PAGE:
I Am Malala has been an Amazon bestseller since the day it was released, on October 8, 2013 -- the eve of the first anniversary of the assassination attempt of Malala Yousafzai.
Last year, in Malala's village in Pakistan, schools were blown up by the Taliban, and girls were forbidden from continuing beyond a basic education of the ABCs and 123s. In a world where men can take four wives, girls were married off as soon as they hit puberty -- many to very old grandfathers. They were restricted from going out in public, prevented from earning their own keep, given no voice, choice or vote and were many times victims of violence. If they tried to resist this, as Malala did, they were shot or disfigured.
By the grace of God, Malala survived, where many others have not. And she has emerged even more powerful, with a commitment to help girls worldwide to receive an education through MalalaFund.org.
Fortunately, Malala is not alone in this commitment. On September 27, 2013, I interviewed Melanne Verveer, the executive director of the Georgetown Institute for Women, Peace and Security. In 2009, Ambassador Verveer became the first Ambassador of Global Women's Issues, under President Obama. The post was created to promote stability, peace, and development by empowering women politically, socially, and economically around the world. Ambassador Verveer is continuing her commitment now at Georgetown.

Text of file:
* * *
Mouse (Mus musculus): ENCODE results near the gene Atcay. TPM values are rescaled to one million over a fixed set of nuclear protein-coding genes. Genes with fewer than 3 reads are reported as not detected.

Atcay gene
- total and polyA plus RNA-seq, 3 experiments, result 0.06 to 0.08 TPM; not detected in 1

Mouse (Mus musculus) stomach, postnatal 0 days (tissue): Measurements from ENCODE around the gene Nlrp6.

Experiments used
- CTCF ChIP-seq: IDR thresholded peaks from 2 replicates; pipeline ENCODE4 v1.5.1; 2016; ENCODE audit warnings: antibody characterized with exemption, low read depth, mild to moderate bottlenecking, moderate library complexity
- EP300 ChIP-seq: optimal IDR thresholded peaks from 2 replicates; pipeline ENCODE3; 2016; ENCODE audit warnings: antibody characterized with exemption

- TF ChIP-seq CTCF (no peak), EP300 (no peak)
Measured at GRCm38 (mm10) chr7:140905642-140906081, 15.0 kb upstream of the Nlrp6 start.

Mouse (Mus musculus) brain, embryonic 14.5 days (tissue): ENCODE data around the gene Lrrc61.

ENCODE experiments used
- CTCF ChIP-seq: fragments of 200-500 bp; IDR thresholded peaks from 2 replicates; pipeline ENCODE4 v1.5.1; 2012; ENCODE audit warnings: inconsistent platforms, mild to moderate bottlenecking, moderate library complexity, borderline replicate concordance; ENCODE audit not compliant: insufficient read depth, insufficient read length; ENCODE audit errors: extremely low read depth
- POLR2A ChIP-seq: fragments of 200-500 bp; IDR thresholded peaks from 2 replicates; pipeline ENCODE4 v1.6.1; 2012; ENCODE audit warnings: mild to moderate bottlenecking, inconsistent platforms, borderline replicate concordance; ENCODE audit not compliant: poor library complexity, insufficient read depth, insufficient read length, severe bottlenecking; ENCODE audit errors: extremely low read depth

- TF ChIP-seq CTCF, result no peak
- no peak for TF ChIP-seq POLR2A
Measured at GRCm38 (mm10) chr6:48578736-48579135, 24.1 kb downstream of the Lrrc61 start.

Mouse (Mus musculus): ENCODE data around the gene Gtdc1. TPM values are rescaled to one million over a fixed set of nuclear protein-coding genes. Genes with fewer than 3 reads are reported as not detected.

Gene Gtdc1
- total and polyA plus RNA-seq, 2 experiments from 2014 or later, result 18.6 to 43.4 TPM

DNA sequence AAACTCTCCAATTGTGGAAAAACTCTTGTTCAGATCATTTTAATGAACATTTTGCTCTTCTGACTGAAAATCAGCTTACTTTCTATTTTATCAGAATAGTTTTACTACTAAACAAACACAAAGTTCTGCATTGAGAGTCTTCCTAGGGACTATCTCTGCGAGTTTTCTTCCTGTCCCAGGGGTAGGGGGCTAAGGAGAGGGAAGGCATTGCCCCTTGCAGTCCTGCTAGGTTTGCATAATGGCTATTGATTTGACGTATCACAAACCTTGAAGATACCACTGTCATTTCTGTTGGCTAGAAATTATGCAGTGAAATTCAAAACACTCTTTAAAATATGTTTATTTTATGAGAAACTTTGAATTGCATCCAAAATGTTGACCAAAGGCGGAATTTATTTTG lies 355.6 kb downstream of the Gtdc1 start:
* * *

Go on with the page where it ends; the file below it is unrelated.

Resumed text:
Natalie Pace: I was fortunate enough to hear Malala Yousafzai speak at the Clinton Global Initiative in NYC last month. What poise and strength she has!
Melanne Verveer: When you think of how close to death she was... What a brave girl she is.
I've heard you say that when you empower a woman, you empower the village. Has Malala's bravery transformed her village? Are schools open? Are young girls having access to education?
There continues to be a resoluteness among the girls, and the families that support them, to go to school. In some parts of the world, it's a very risky proposition, as Malala evidences, and as happens in Afghanistan. There are some real pushbacks by extremist forces. But what you find everyplace -- and it's so inspirational, even as difficult as it is -- is how much, despite the threats, the girls want to be in school. Their parents want them to go to school. In Afghanistan, they might have acid thrown in their faces and be terribly harmed, and yet as quickly as they can heal, they want to be back in school. Or schools will be burned or threatened in some ways, and it won't stop them. It's that kind of resoluteness and resilience that Malala demonstrates that just makes you want to do everything you can to help.